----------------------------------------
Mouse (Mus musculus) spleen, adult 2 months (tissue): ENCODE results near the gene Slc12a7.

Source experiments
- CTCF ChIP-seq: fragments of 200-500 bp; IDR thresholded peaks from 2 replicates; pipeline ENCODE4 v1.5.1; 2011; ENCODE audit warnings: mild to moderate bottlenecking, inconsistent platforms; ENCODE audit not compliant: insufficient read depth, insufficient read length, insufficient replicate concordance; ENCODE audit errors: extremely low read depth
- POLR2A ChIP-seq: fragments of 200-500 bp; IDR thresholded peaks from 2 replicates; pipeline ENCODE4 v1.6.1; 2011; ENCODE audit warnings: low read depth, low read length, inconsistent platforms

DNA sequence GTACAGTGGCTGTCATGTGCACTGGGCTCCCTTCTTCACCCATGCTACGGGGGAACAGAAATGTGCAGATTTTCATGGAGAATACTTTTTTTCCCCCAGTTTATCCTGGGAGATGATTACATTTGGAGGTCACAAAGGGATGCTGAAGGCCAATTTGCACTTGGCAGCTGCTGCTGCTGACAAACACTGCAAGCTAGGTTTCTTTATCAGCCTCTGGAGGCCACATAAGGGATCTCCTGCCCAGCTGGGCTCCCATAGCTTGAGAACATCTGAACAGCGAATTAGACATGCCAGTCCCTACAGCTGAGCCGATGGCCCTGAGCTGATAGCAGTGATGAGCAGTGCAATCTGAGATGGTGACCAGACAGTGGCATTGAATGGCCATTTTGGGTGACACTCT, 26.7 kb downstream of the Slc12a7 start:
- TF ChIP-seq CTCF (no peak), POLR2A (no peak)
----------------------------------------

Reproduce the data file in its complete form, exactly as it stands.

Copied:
Mouse (Mus musculus) spleen, adult 2 months (tissue): ENCODE results near the gene Slc12a7.

Source experiments
- CTCF ChIP-seq: fragments of 200-500 bp; IDR thresholded peaks from 2 replicates; pipeline ENCODE4 v1.5.1; 2011; ENCODE audit warnings: mild to moderate bottlenecking, inconsistent platforms; ENCODE audit not compliant: insufficient read depth, insufficient read length, insufficient replicate concordance; ENCODE audit errors: extremely low read depth
- POLR2A ChIP-seq: fragments of 200-500 bp; IDR thresholded peaks from 2 replicates; pipeline ENCODE4 v1.6.1; 2011; ENCODE audit warnings: low read depth, low read length, inconsistent platforms

DNA sequence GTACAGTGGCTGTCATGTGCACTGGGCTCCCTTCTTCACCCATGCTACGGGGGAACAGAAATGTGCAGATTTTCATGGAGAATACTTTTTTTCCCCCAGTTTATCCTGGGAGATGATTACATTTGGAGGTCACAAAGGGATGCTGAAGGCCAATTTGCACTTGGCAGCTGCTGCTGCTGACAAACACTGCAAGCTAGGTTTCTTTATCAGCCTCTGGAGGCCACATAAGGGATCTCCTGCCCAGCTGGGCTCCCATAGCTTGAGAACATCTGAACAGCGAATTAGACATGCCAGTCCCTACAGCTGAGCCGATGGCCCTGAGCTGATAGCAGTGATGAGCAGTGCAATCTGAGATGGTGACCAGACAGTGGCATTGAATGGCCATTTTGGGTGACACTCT, 26.7 kb downstream of the Slc12a7 start:
- TF ChIP-seq CTCF (no peak), POLR2A (no peak)